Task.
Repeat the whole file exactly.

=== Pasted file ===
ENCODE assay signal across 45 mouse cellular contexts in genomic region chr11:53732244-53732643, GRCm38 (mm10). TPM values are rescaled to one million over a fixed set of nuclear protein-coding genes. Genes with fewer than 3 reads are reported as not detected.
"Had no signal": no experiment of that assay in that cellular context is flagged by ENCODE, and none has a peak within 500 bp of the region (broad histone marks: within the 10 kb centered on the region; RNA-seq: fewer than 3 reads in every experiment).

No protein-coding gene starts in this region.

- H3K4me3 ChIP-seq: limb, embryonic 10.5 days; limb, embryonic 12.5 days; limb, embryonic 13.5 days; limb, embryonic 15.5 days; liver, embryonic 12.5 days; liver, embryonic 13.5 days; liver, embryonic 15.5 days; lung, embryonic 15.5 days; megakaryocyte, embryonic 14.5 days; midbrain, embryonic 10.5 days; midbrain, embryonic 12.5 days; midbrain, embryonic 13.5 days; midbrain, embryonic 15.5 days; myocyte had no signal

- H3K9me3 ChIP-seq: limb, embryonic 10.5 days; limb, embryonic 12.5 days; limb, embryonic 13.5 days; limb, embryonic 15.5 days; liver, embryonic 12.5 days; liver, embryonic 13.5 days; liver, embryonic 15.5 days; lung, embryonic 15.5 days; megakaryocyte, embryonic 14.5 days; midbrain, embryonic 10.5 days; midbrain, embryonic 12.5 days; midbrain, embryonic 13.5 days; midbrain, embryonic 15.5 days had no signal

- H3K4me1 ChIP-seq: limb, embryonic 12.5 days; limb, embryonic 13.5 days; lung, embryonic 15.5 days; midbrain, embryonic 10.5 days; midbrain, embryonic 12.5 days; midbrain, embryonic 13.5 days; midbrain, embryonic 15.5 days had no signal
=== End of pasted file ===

ENCODE assay signal across 45 mouse cellular contexts in genomic region chr11:53732244-53732643, GRCm38 (mm10). TPM values are rescaled to one million over a fixed set of nuclear protein-coding genes. Genes with fewer than 3 reads are reported as not detected.
"Had no signal": no experiment of that assay in that cellular context is flagged by ENCODE, and none has a peak within 500 bp of the region (broad histone marks: within the 10 kb centered on the region; RNA-seq: fewer than 3 reads in every experiment).

No protein-coding gene starts in this region.

- H3K4me3 ChIP-seq: limb, embryonic 10.5 days; limb, embryonic 12.5 days; limb, embryonic 13.5 days; limb, embryonic 15.5 days; liver, embryonic 12.5 days; liver, embryonic 13.5 days; liver, embryonic 15.5 days; lung, embryonic 15.5 days; megakaryocyte, embryonic 14.5 days; midbrain, embryonic 10.5 days; midbrain, embryonic 12.5 days; midbrain, embryonic 13.5 days; midbrain, embryonic 15.5 days; myocyte had no signal

- H3K9me3 ChIP-seq: limb, embryonic 10.5 days; limb, embryonic 12.5 days; limb, embryonic 13.5 days; limb, embryonic 15.5 days; liver, embryonic 12.5 days; liver, embryonic 13.5 days; liver, embryonic 15.5 days; lung, embryonic 15.5 days; megakaryocyte, embryonic 14.5 days; midbrain, embryonic 10.5 days; midbrain, embryonic 12.5 days; midbrain, embryonic 13.5 days; midbrain, embryonic 15.5 days had no signal

- H3K4me1 ChIP-seq: limb, embryonic 12.5 days; limb, embryonic 13.5 days; lung, embryonic 15.5 days; midbrain, embryonic 10.5 days; midbrain, embryonic 12.5 days; midbrain, embryonic 13.5 days; midbrain, embryonic 15.5 days had no signal